Mon, Oct 20, 2014 ●
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Probing Politics: In the Maine Legislature, you are how you eat

Opinion

Probing Politics: In the Maine Legislature, you are how you eat

"Not bad for a Democrat."

That was the comment from a long-time Falmouth Republican upon viewing seven votes cast by his state representative, Mary Nelson of Falmouth. The seven bills were about containing the cost of the Maine Legislature as well as making Maine a place where businesses can create and retain jobs.

Rep. Nelson and Rep. Joan Cohen, D-Portland, are among a few Democrats in the state Legislature who bring with them a different set of experiences than the current majority of their party. Mary Nelson has worked in her family business and Joan Cohen has been a lobbyist for the Maine Chamber of Commerce. They likely see issues from the perspective of what it takes to encourage private investment, which is the engine of the economy. After all, a healthy private sector pays the bills of government and charitable organizations.

Also, given the chance to reduce the size of the House of Representatives by 20 seats, both representatives supported the measure that would have saved $1.6 million in the biennial budget. The proposal had overwhelming support the first time it came to a vote but, once legislators saw their self-interest at risk, it failed for lack of the required two-thirds majority.

Today's Maine Legislature is top-heavy with people, both Democrats and Republicans, who have not worked in the private sector for the majority of their careers. Nearly half the Legislature has been on the payroll of either the government or non-profit organizations that are funded by government. Their personal income and benefits have come from tax dollars or charitable contributions. In other words, Maine is being governed by people from and of government.

How food gets put on your table influences how you see the world. If your work experience is in government, then you might consider government more capable of solving problems than individuals or private enterprise.

For example, this year a bill was introduced in the Legislature (LD 290) that would have allowed Maine residents to shop for their health insurance in any of the other New England states. They could have looked for the coverage they wanted at a price they could afford in the open market. If you go to anthem.com and get an online quote for individual coverage in the state of New Hampshire, you'll find it costs less than half than comparable coverage in Maine – if they are willing to insure you.

In New Hampshire, about 10 companies compete for business. In Maine, there is virtually no competition for individual coverage because in Maine public policy discourages competition, but guarantees coverage – if you can afford it. The bill to give consumers a choice was defeated even though Maine has the second highest cost for health care in the country, according to the Kaiser Family Foundation.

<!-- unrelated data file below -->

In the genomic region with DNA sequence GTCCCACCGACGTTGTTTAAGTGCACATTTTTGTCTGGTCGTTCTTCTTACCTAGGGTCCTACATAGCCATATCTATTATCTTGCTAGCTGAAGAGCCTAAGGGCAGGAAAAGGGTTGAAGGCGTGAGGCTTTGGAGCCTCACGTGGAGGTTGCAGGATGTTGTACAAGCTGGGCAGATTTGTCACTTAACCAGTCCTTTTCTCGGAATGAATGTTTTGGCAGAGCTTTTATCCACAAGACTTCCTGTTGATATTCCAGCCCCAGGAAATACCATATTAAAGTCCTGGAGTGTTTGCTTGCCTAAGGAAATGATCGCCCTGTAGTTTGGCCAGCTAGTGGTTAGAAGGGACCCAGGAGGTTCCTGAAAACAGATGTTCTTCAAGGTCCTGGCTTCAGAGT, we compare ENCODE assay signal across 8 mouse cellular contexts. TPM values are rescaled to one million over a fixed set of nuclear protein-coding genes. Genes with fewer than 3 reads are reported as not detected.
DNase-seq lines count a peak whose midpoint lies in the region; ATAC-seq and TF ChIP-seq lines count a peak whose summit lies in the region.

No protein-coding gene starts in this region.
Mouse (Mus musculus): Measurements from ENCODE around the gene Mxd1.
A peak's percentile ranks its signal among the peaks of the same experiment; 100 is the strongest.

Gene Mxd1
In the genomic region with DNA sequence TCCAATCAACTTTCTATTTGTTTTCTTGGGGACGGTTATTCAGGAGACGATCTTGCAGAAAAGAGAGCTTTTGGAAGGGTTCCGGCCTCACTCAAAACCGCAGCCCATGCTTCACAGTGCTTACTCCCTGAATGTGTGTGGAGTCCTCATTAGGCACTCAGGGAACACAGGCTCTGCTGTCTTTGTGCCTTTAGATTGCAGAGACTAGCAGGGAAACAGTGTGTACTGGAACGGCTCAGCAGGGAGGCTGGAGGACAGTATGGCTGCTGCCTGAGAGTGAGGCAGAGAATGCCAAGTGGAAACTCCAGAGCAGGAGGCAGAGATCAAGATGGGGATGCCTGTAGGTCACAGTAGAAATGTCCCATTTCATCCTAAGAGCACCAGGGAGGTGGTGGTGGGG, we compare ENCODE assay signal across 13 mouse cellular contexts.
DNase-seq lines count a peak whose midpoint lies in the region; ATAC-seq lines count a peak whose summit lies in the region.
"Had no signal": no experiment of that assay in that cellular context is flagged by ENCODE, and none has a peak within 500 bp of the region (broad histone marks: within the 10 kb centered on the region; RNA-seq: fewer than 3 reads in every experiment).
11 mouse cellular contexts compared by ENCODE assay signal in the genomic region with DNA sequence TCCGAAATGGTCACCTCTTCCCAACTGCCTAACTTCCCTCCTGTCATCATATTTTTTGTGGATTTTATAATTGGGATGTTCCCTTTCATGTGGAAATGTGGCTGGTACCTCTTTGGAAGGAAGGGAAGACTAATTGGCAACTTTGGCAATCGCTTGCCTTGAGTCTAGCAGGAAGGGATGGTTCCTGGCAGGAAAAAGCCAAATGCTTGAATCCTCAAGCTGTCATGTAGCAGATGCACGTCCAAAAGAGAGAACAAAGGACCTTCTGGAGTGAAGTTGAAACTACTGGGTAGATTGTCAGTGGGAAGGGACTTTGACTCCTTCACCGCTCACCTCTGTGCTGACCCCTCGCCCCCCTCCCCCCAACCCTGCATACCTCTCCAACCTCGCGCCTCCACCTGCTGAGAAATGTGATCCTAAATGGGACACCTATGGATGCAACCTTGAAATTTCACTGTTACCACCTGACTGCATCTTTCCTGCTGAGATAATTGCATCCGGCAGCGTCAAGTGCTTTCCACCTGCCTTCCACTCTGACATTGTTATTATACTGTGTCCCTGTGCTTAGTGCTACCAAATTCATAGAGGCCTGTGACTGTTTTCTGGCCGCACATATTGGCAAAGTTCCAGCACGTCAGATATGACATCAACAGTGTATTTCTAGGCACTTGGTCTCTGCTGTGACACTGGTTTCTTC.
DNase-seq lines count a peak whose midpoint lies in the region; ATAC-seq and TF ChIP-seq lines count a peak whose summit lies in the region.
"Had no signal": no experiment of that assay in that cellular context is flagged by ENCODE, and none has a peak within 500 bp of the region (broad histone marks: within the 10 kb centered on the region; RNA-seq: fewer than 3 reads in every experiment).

Another bill (LD 1028) would have allowed towns to ban the constitutional rights of local businesses. Lobbyists and trade associations fired up employers to beat back the proposal, spending tens of thousands of dollars and hundreds of hours to save their companies. Rep. Alan Casavant of Biddeford, a social studies teacher, had introduced the bill at the request of several friends and constituents. The bill was voted out of the State and Local Government Committee as "ought not to pass." The bill was ultimately defeated by a vote of 124-23. Casavant voted against his own bill, as it was too extreme. Nelson and Cohen also voted against it.

Unfortunately, Reps. Sean Flaherty of Scarborough (a high school swim coach), Bryan Kaenrath (student) and Terry Morrison (restaurant manager) of South Portland; Herb Adams (teacher) and Peter Stuckey (social service worker) of Portland, and Melissa Innes (special education teacher) of Yarmouth were among the 23 who decided to make a statement about business in Maine. They intentionally voted to jeopardize all the jobs in any town that adopted such an ordinance. Imagine a company stripped of its rights trying to get liability insurance – it just wouldn't happen. Those companies would have to move or expose their homes and personal savings to potential liability suits.

Nelson and Cohen have voting records that suggest they are among the centrists in the state capitol, the place from which Maine generally is best served. The business community and the moderate Democrats in Maine need to find them some company when it comes to repairing and building the private sector. Otherwise, those who cannot understand or choose to ignore the consequences of their actions will be eating our lunch (at taxpayer expense) and there will be too few people left to refill the refrigerator.

Now that's something to chew on.